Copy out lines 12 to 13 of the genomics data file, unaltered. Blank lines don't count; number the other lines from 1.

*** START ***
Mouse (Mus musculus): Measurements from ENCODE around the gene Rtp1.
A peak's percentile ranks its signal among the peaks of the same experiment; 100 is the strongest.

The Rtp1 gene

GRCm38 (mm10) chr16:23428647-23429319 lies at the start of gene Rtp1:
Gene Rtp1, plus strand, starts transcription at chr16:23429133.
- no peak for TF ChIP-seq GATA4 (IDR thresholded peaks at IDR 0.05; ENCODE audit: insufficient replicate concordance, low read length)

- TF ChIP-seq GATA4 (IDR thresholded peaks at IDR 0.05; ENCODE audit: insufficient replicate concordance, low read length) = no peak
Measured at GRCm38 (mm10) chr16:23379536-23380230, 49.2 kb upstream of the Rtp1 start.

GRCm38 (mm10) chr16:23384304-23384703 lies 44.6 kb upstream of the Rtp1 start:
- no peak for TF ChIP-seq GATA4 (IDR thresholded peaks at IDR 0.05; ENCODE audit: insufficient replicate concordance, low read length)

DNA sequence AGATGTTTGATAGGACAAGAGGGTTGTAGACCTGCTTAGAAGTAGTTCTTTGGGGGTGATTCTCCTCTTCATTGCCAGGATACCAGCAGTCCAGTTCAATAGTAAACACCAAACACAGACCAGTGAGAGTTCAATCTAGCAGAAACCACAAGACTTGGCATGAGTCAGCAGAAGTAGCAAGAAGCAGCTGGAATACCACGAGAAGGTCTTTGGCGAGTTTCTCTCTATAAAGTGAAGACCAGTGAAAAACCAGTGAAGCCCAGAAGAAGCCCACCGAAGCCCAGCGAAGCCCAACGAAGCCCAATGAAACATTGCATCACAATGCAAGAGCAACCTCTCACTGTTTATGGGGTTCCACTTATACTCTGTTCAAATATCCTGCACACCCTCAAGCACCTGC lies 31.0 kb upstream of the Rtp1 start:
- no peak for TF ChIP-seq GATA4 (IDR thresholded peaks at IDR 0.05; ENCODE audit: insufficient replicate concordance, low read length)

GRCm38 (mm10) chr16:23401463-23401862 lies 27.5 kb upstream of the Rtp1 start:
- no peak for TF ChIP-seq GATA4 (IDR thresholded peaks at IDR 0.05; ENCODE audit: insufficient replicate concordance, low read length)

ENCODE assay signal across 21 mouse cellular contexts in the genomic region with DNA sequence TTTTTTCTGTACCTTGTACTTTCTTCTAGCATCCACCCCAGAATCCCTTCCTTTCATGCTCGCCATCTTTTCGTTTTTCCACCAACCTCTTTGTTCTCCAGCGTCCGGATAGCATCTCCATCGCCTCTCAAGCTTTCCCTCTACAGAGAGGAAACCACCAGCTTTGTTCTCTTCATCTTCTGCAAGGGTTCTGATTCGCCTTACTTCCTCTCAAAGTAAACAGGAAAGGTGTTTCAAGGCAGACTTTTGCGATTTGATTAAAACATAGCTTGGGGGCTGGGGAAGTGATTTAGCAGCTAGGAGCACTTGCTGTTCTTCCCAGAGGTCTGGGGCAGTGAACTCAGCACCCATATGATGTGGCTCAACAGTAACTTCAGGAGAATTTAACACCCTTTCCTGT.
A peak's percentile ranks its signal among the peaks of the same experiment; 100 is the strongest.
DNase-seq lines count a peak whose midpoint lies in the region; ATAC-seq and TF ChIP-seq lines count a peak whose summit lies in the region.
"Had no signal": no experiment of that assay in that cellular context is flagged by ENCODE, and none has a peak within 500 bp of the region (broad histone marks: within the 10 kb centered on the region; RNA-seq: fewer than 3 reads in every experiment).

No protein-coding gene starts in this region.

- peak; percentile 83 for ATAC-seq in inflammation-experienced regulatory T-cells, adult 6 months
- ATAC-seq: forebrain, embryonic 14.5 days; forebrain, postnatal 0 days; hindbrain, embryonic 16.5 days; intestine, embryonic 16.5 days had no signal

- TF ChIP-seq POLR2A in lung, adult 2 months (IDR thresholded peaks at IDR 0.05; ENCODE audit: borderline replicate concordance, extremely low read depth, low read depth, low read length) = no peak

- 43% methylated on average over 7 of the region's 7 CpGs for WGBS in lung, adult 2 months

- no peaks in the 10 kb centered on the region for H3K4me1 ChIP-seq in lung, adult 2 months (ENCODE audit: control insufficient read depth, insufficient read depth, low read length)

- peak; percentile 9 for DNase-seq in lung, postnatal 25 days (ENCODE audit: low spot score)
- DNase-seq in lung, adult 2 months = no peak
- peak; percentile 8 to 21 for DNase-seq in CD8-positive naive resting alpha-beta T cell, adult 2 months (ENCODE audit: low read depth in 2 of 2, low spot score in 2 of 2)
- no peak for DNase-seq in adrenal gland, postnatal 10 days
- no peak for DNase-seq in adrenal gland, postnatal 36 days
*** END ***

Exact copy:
- no peak for TF ChIP-seq GATA4 (IDR thresholded peaks at IDR 0.05; ENCODE audit: insufficient replicate concordance, low read length)

GRCm38 (mm10) chr16:23401463-23401862 lies 27.5 kb upstream of the Rtp1 start: